Representing Delaware at the Continental Congress, Caesar Rodney (October 7, 1728 – June 26, 1784) was one fo the 56 signers of the Declaration of Independence and began serving Delaware at a young age. Orphaned at the age of 17, Rodney, began his career in the role of clerk of court. He later rose toPresident of Delaware and served the state until his death in 1784. Absent during the vote for independence from England due to illness, Rodney’s vote was necessary to break a tie. His fellow Delaware delegate cast the only vote against independence, and all 13 colonies had to be in unanimous agreement before the signing of the Declaration of Independence.
A counterpoint to Caesar Rodney, educated George Read (September 18, 1733 – September 21, 1798) was born and raised in Maryland and later practiced law in Delaware. The attorney supported the colonies and their right to peaceful protest but did not support independence from the crown. He was the only signer of the Declaration of Independence to originally vote against.
Dr. Robert Montgomery Bird
A sensation during his lifetime, Robert Montgomery Bird made a name for America’s first star of the stage and penned the first novel about a serial killer – before the word was coined – Nick of the Woods. His play, The Gladiator, was performed over a thousand times during his lifetime.
George Alfred Townsend
Considered to have been the youngest correspondent of the Civil War, George Alfred Townsend (January 30, 1841 – April 15, 1914) wrote under the pen name Gath. While writing for papers in New York, Washington, Pensylvania, and Chicago he came into contact with many notable figures including Mark Twain and George McClellan and covered the assassination of President Abraham Lincoln.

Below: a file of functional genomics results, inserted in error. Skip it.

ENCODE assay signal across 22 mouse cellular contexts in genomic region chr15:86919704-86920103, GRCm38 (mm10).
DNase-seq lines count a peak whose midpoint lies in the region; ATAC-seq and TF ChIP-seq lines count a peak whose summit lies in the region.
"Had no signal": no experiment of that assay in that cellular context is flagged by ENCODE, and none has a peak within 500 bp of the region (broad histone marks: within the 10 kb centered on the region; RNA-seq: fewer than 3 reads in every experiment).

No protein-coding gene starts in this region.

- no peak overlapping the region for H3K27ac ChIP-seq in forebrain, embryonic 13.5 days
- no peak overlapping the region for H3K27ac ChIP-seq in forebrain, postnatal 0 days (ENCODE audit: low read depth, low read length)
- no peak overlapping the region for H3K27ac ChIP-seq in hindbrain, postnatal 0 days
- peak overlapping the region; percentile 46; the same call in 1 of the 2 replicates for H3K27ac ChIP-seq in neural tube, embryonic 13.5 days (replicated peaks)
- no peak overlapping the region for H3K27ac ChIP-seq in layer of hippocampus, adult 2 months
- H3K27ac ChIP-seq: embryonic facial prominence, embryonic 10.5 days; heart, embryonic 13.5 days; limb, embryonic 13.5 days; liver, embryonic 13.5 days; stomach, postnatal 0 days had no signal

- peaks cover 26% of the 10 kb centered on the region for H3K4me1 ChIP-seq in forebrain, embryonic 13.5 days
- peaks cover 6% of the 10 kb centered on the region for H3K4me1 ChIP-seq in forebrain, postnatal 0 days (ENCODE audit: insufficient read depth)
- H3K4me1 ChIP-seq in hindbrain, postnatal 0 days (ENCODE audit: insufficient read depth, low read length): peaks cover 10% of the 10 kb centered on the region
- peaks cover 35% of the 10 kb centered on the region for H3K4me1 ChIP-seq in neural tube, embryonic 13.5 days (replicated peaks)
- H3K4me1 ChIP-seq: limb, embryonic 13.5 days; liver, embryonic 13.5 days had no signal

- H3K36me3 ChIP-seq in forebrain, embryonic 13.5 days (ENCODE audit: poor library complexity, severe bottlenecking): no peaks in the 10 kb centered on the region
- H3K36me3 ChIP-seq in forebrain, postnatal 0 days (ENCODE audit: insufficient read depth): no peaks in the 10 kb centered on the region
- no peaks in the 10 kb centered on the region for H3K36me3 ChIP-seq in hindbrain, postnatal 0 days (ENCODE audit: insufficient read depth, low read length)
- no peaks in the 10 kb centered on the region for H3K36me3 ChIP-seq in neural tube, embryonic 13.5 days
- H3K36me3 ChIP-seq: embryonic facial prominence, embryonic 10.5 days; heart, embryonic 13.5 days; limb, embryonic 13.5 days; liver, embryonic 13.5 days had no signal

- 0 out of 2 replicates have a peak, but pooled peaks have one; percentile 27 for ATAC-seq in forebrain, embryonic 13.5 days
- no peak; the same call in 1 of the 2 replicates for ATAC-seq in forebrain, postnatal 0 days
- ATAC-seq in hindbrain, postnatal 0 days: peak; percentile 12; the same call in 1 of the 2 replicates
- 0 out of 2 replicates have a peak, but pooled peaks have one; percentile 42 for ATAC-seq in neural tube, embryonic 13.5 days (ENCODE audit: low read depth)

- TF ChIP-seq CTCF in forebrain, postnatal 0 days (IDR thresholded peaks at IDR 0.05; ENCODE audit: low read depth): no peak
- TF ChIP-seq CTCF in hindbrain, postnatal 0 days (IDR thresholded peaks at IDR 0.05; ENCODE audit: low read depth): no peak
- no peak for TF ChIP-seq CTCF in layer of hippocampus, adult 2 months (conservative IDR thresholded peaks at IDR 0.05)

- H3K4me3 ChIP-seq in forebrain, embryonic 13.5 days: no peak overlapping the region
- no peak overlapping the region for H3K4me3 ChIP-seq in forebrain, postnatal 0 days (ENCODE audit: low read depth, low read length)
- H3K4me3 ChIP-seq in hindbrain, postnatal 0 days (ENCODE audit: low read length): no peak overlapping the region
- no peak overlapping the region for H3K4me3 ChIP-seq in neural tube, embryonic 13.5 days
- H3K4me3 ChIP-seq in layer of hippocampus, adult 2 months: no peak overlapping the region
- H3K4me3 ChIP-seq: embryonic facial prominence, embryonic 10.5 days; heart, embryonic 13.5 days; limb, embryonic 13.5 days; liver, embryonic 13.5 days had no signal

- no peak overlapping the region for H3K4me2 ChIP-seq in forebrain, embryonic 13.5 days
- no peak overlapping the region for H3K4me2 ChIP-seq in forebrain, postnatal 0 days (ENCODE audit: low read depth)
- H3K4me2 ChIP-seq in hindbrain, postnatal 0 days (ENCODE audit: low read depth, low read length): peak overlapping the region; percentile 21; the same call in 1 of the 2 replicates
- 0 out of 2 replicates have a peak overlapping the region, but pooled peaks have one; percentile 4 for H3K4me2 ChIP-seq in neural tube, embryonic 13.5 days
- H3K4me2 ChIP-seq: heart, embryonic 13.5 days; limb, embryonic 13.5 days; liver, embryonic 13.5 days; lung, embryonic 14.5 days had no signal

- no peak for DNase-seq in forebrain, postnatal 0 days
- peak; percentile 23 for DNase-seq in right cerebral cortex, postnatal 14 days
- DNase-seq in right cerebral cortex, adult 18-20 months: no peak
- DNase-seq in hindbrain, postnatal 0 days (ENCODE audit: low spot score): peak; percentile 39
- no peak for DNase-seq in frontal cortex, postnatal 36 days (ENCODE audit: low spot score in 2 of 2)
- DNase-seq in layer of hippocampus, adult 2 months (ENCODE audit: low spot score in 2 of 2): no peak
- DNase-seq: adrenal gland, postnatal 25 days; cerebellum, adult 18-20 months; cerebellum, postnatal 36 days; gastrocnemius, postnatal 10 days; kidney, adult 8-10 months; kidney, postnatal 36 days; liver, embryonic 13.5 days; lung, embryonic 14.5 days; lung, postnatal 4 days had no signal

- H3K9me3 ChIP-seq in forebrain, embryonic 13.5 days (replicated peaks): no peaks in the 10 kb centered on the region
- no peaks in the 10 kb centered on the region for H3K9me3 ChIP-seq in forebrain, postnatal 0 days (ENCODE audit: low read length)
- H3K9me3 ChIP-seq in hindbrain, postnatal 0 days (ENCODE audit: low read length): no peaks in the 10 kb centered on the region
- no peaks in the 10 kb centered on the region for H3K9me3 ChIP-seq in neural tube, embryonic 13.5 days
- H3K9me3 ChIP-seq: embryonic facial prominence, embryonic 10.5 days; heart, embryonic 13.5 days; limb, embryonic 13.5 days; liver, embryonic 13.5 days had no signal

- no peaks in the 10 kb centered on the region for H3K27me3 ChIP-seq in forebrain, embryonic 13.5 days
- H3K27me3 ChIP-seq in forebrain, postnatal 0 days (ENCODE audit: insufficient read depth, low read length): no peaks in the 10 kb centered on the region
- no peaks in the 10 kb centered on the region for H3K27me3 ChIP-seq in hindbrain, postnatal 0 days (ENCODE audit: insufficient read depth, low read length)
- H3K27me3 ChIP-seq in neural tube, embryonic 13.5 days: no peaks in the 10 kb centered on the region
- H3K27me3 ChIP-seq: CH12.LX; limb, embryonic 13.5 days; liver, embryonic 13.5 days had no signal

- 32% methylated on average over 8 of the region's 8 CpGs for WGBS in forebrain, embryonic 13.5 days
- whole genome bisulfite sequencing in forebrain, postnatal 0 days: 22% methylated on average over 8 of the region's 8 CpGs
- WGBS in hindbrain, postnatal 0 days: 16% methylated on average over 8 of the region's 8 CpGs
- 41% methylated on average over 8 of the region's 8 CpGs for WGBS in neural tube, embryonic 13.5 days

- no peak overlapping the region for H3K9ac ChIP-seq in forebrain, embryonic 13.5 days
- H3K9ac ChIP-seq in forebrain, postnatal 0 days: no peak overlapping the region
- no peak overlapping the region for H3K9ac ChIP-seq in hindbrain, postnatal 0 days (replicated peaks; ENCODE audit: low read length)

Dr. Henry Heimlich
Widely credited as the inventor of the rescue technique for choking, the Heimlich maneuver, Dr. Henry Heimlich (February 3, 1920 – December 17, 2016) was born in Wilmington. Educated at Cornell University, Heimlich was a thoracic surgeon and received a patent for a cardiac device called a flutter valve in 1969.
Born in Wilmington, Daniel Nathans (October 30, 1928 – November 16, 1999) grew up in an affectionate family of nine children. As the youngest, he benefited greatly from the experience of his siblings and pursued an advanced education like they did. His interest in medicine propelled him into the area of genetics. He earned the Nobel Prize in Physiology in 1978 for the discovery of restriction enzymes along with Werner Arber and Hamilton Smith.
E.I Du Pont
Arriving in Delaware after the French Revolution, chemist E.I. Dupont opened a gunpowder mill on the banks of the Brandywine River. The War of 1812 shot his business into the stratosphere when the U.S. government placed orders, securing the company’s presence in Delaware.
Today, Dupont is the second largest chemical company in the world, giving Delaware the nickname The Chemical State.
Best known for her role as Barbara Jean Cooper on the sitcom One Day at a Time, Valerie Bertinelli was born in Wilmington, Delaware in 1960. Once married to rocker Eddie Van Halen, Bertinelli later landed sitcom celebrity in the show Hot in Cleveland.
Hailing from Wilmington, Elisabeth Shue got her start in commercials. Her big break came when she landed a role alongside The Karate Kid, Ralph Macchio in 1984. The Harvard graduate has continued her career throughout the years both on screen and stage.